Back in 2008, the use of indelible ink was mooted and shelved at the eleventh hour. This shocked election observers and when questioned as to why the ink was not used, even-though a batch was bought from India, the Election Comission along with the Barisan Nasional government said in unison that it violated the citizens right to cast vote.
It is a rather mystifying reason, yet even-though the ink was not used in the 2008 election, it did not deter the public’s move to grant great gains to the opposition. If you take into account popular vote and not seat count, Pakatan Rakyat was almost dead even with Barisan Nasional.
And now with the 13th General Election looming - in the very near future - the issue of transparency in the voting process has surfaced again. The main contention for all is the existence of phantom voters. Voters who are registered in multiple places and even dead voters who resurrect just in time to cast their votes and then return to sleep for another five years.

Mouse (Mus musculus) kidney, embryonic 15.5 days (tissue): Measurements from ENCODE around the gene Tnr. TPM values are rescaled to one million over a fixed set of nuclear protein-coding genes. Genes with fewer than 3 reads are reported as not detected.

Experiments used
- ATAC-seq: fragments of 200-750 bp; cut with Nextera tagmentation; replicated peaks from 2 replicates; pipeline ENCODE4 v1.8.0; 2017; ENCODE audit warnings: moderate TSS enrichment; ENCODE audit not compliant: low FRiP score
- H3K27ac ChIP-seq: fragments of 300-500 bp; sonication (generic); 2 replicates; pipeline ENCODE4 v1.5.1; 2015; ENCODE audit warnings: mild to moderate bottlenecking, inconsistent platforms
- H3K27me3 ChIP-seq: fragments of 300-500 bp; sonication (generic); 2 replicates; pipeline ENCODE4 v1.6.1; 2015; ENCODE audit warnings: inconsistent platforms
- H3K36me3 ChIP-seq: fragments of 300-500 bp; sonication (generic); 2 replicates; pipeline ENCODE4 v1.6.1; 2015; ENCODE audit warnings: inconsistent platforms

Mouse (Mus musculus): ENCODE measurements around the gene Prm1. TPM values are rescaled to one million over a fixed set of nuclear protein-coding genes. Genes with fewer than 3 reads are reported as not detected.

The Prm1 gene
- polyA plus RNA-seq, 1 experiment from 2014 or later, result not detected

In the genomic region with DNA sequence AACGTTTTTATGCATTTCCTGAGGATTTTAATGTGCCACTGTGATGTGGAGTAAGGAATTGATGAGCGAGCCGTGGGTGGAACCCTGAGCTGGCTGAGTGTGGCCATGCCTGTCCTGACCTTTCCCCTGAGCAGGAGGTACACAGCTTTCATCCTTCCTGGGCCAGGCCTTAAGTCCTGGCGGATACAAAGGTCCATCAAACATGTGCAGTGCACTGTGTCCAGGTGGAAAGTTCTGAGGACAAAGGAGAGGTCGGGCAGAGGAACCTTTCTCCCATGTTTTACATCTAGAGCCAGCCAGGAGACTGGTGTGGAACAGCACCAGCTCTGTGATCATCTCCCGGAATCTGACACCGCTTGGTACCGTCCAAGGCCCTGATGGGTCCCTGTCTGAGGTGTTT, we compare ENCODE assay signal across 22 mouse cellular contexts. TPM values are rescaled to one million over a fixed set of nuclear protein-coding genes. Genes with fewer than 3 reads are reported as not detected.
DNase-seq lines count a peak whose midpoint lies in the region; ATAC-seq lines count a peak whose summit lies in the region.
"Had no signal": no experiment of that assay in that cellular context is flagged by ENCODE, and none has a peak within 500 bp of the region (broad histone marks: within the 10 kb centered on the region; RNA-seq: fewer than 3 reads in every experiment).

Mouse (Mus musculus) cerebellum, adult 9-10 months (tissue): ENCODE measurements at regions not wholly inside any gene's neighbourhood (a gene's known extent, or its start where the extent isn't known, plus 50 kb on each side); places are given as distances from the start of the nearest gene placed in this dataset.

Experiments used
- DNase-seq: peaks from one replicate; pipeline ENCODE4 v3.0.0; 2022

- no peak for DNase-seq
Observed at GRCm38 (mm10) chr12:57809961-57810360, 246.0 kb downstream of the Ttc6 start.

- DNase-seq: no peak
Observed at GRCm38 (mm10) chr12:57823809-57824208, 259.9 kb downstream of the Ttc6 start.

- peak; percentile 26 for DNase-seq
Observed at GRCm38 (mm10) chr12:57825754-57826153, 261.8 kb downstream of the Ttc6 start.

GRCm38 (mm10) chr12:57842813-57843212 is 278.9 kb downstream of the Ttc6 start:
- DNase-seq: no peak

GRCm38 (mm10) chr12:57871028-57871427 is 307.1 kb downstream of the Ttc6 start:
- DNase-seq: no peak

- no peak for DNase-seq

Such is the fallacy in the Malaysian voting process that citizens have banded together to support the Bersih movement, that has an eight point recommendation to ratify some of the problems with elections in Malaysia.
In an obvious move to pacify angry voters, the EC has stated that they will put into place some of the recommendations by Bersih. Yet, there is one that remains a hotly contested issue - the use of indelible ink.
The EC said it is considering the use of a biometric system for voters’ verification in the general election. EC Chairman Abdul Aziz Mohd Yusof said the commission would first have to scrutinize the system before the implementation.
When the issue of why indelible ink was not used, the EC chairman added,”The proposal also contravenes Article 119 (1) of the Federal Constitution which guarantees every citizen’s constitutional right to vote in an election, and that right cannot be denied unless the registered voter is disqualified under the law.”
Yet, until today, no-one knows how indelible ink can contravene a person’s right to vote in an election. And the EC still insists it is independent from the BN political masters! It looks like the reason for such strong objection to indelible ink may only reside in the minds of the BN and its obedient Election Comission. Continue reading here.
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